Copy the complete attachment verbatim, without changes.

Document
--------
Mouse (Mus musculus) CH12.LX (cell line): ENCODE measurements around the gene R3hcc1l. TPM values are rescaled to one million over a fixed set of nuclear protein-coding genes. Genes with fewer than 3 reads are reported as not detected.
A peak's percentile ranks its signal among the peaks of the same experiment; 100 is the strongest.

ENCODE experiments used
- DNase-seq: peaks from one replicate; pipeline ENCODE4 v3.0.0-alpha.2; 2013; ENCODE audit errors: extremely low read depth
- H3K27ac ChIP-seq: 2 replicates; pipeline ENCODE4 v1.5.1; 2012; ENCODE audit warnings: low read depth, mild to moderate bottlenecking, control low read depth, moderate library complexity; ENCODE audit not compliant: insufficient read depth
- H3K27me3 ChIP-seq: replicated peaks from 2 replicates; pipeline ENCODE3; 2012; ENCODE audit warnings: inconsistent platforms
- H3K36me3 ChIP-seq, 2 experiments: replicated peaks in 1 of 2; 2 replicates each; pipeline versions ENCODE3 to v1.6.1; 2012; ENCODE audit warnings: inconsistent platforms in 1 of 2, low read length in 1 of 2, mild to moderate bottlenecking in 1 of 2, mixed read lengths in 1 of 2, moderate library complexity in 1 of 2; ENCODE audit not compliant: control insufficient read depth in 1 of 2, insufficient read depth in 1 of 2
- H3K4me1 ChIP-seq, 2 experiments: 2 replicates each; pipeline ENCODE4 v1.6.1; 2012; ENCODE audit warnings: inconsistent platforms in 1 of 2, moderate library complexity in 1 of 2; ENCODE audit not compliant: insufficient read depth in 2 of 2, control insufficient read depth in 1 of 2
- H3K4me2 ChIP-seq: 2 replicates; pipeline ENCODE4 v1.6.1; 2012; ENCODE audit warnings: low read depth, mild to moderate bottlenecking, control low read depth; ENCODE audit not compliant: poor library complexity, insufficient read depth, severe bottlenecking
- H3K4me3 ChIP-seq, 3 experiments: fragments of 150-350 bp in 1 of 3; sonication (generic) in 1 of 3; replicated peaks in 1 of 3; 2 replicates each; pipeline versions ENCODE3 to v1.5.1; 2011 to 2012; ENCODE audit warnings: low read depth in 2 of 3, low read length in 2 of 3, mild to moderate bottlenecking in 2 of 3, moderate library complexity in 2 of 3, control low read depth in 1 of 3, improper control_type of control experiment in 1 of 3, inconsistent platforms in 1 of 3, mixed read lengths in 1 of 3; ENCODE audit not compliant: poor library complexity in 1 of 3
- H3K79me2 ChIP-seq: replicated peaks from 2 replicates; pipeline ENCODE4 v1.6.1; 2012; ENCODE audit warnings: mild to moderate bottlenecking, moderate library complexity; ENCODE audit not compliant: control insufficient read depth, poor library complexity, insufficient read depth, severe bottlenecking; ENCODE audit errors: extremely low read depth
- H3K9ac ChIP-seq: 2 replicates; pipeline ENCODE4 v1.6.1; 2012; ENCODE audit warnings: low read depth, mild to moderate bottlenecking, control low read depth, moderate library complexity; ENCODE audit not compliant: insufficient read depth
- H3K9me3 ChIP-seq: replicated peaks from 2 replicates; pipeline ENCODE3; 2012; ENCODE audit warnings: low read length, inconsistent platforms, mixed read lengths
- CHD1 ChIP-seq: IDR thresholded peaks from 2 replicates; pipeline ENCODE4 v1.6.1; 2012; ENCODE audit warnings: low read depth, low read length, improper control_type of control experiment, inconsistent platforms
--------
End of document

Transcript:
Mouse (Mus musculus) CH12.LX (cell line): ENCODE measurements around the gene R3hcc1l. TPM values are rescaled to one million over a fixed set of nuclear protein-coding genes. Genes with fewer than 3 reads are reported as not detected.
A peak's percentile ranks its signal among the peaks of the same experiment; 100 is the strongest.

ENCODE experiments used
- DNase-seq: peaks from one replicate; pipeline ENCODE4 v3.0.0-alpha.2; 2013; ENCODE audit errors: extremely low read depth
- H3K27ac ChIP-seq: 2 replicates; pipeline ENCODE4 v1.5.1; 2012; ENCODE audit warnings: low read depth, mild to moderate bottlenecking, control low read depth, moderate library complexity; ENCODE audit not compliant: insufficient read depth
- H3K27me3 ChIP-seq: replicated peaks from 2 replicates; pipeline ENCODE3; 2012; ENCODE audit warnings: inconsistent platforms
- H3K36me3 ChIP-seq, 2 experiments: replicated peaks in 1 of 2; 2 replicates each; pipeline versions ENCODE3 to v1.6.1; 2012; ENCODE audit warnings: inconsistent platforms in 1 of 2, low read length in 1 of 2, mild to moderate bottlenecking in 1 of 2, mixed read lengths in 1 of 2, moderate library complexity in 1 of 2; ENCODE audit not compliant: control insufficient read depth in 1 of 2, insufficient read depth in 1 of 2
- H3K4me1 ChIP-seq, 2 experiments: 2 replicates each; pipeline ENCODE4 v1.6.1; 2012; ENCODE audit warnings: inconsistent platforms in 1 of 2, moderate library complexity in 1 of 2; ENCODE audit not compliant: insufficient read depth in 2 of 2, control insufficient read depth in 1 of 2
- H3K4me2 ChIP-seq: 2 replicates; pipeline ENCODE4 v1.6.1; 2012; ENCODE audit warnings: low read depth, mild to moderate bottlenecking, control low read depth; ENCODE audit not compliant: poor library complexity, insufficient read depth, severe bottlenecking
- H3K4me3 ChIP-seq, 3 experiments: fragments of 150-350 bp in 1 of 3; sonication (generic) in 1 of 3; replicated peaks in 1 of 3; 2 replicates each; pipeline versions ENCODE3 to v1.5.1; 2011 to 2012; ENCODE audit warnings: low read depth in 2 of 3, low read length in 2 of 3, mild to moderate bottlenecking in 2 of 3, moderate library complexity in 2 of 3, control low read depth in 1 of 3, improper control_type of control experiment in 1 of 3, inconsistent platforms in 1 of 3, mixed read lengths in 1 of 3; ENCODE audit not compliant: poor library complexity in 1 of 3
- H3K79me2 ChIP-seq: replicated peaks from 2 replicates; pipeline ENCODE4 v1.6.1; 2012; ENCODE audit warnings: mild to moderate bottlenecking, moderate library complexity; ENCODE audit not compliant: control insufficient read depth, poor library complexity, insufficient read depth, severe bottlenecking; ENCODE audit errors: extremely low read depth
- H3K9ac ChIP-seq: 2 replicates; pipeline ENCODE4 v1.6.1; 2012; ENCODE audit warnings: low read depth, mild to moderate bottlenecking, control low read depth, moderate library complexity; ENCODE audit not compliant: insufficient read depth
- H3K9me3 ChIP-seq: replicated peaks from 2 replicates; pipeline ENCODE3; 2012; ENCODE audit warnings: low read length, inconsistent platforms, mixed read lengths
- CHD1 ChIP-seq: IDR thresholded peaks from 2 replicates; pipeline ENCODE4 v1.6.1; 2012; ENCODE audit warnings: low read depth, low read length, improper control_type of control experiment, inconsistent platforms